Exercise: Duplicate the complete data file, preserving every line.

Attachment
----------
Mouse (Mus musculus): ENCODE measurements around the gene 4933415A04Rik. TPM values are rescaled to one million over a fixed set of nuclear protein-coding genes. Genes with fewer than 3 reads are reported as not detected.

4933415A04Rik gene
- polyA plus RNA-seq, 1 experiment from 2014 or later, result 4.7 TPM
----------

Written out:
Mouse (Mus musculus): ENCODE measurements around the gene 4933415A04Rik. TPM values are rescaled to one million over a fixed set of nuclear protein-coding genes. Genes with fewer than 3 reads are reported as not detected.

4933415A04Rik gene
- polyA plus RNA-seq, 1 experiment from 2014 or later, result 4.7 TPM